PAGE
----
A Utah city’s plan to issue about $15 million in bonds to fund a new parking structure has officials fixated on the fast-approaching deadline to raise the U.S. debt ceiling. The fear: A default could upend the bond market.
“The cost will skyrocket for us, and financing could become unattainable,” said
mayor of Clearfield, about 30 miles north of Salt Lake City.
A surge in borrowing costs could result in local projects in Clearfield and elsewhere being left unfinished, said Shepherd, who is also chair of a National League of Cities committee on federal advocacy.
Around the country, local governments are on edge about volatility in the bond market, and some are preparing for spending cuts as time runs short for Congress to strike a deal to raise the federal borrowing limit by June 1. The uncertainty is rippling through bond markets as lawmakers negotiate to avoid a default on Treasurys, which have long been considered the world’s safest investment and are widely used as a benchmark for borrowing costs.
The standoff between Democrats and Republicans in Washington is just one of the factors putting a damper on the municipal bonds that help finance city infrastructure, along with rising interest rates, said Matt Fabian, a partner at the research firm Municipal Market Analytics. So far this year, municipal governments have issued $112 billion in tax-exempt debt through Thursday, a 14% drop from a similar period a year ago, according to Refinitiv.
“You have issuers not issuing and investors not investing ahead of this debt-ceiling crisis,” Fabian said.
Yields on 10-year triple-A muni bonds have climbed over the past two weeks, rising to 2.72% on Thursday, according to Refinitiv MMD.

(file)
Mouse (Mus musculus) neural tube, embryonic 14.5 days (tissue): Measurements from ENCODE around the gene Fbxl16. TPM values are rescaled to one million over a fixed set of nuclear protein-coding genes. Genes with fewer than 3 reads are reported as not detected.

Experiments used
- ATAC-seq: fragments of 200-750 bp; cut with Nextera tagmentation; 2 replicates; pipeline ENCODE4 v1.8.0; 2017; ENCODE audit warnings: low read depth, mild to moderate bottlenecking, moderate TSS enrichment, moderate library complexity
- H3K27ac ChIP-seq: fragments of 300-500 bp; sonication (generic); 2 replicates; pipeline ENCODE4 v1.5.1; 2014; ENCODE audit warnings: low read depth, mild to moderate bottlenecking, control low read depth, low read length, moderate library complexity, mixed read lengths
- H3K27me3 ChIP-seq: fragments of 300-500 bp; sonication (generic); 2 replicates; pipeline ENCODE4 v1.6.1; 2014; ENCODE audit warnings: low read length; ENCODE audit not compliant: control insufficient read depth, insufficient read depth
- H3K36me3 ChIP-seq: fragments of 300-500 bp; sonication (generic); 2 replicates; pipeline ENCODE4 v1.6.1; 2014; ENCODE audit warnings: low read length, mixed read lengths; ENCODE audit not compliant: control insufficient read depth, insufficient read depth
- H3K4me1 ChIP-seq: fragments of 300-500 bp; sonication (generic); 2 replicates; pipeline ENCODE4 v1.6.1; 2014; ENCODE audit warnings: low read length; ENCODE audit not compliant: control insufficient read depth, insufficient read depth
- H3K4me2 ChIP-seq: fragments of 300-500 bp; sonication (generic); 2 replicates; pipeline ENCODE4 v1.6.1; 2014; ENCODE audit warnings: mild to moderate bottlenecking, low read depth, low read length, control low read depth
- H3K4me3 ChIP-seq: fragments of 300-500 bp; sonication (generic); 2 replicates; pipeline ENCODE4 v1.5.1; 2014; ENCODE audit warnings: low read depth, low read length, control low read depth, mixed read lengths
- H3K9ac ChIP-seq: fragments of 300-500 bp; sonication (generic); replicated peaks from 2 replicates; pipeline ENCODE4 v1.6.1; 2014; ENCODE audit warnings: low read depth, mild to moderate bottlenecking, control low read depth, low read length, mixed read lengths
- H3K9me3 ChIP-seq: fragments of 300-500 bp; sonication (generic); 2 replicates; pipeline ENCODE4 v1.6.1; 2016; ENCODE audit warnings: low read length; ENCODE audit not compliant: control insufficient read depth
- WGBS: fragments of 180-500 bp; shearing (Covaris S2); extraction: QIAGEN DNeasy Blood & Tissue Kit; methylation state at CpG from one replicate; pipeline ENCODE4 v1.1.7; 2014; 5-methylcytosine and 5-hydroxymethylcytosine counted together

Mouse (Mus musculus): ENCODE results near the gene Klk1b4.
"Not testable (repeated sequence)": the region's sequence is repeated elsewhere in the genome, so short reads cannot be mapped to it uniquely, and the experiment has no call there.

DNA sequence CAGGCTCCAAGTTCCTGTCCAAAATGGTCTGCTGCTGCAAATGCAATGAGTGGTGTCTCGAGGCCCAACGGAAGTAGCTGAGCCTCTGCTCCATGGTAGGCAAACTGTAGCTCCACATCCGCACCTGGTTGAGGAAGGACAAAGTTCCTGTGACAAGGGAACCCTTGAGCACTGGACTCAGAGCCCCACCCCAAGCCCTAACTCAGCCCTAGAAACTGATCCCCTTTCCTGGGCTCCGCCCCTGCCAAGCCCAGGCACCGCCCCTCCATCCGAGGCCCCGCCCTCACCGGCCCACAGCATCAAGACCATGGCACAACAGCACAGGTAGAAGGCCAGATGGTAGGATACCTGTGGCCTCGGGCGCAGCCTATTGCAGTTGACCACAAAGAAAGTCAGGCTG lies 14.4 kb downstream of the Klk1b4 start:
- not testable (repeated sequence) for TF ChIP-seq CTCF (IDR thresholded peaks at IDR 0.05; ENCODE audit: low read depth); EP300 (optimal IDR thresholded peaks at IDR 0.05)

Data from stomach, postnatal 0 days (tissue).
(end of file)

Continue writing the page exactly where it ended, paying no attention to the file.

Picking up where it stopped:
Municipal bonds are popular investments and seen as ultrasafe because they are generally backed by state and local-government revenue and hardly ever default. Their prices tend to be fairly steady, but any upheaval in Washington is considered a red flag for cities, counties and other local governments that draw federal funding.
State and local governments faced a similar situation in 2011, when S&P lowered the country’s credit rating as Congress narrowly averted a default during a partisan standoff. Delays in raising the debt limit increased the Treasury’s borrowing costs by about $1.3 billion that year, according to the Government Accountability Office. On Wednesday, Fitch Ratings said it placed its credit rating for the U.S. on watch for a possible downgrade.
The stalemate in Washington is already being felt outside the capital. A federal decision that took effect earlier this month suspended the sale of state and local government series securities, one small way of limiting the growth of the nation’s debt load. The securities are used by state and local governments to facilitate debt refinancings.
The debt-ceiling standoff could lead to cuts in federal funding for local governments, either as part of a temporary fix to avoid default or as part of a more lasting compromise. Federal funding helps pay for a range of programs at the local level, such as food assistance, medical care for the poor and elderly and grants for community housing and other urban-development projects.
Among the issues on the table are tougher work requirements for food and cash assistance, and rescinding unspent pandemic aid.
“The programs that I worry about are those that affect our seniors and low-income families,” said
a member of the Lewisville, Texas, City Council who serves as the city’s mayor pro tem as well as vice chair of a National League of Cities federal advocacy committee.
Rhode Island Gov.
recently asked his budget office to make contingency plans should the country default on its debt.
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Despite the worries, many public officials and business leaders expect Republicans and Democrats to reach a deal before early June, when Treasury Secretary
has said the government could default.
“I’m confident they understand how important it is to not default on the U.S. government’s debt,” said Ben Watkins, director of Florida’s Division of Bond Finance.
Write to Brenda León at [email protected] and Heather Gillers at [email protected]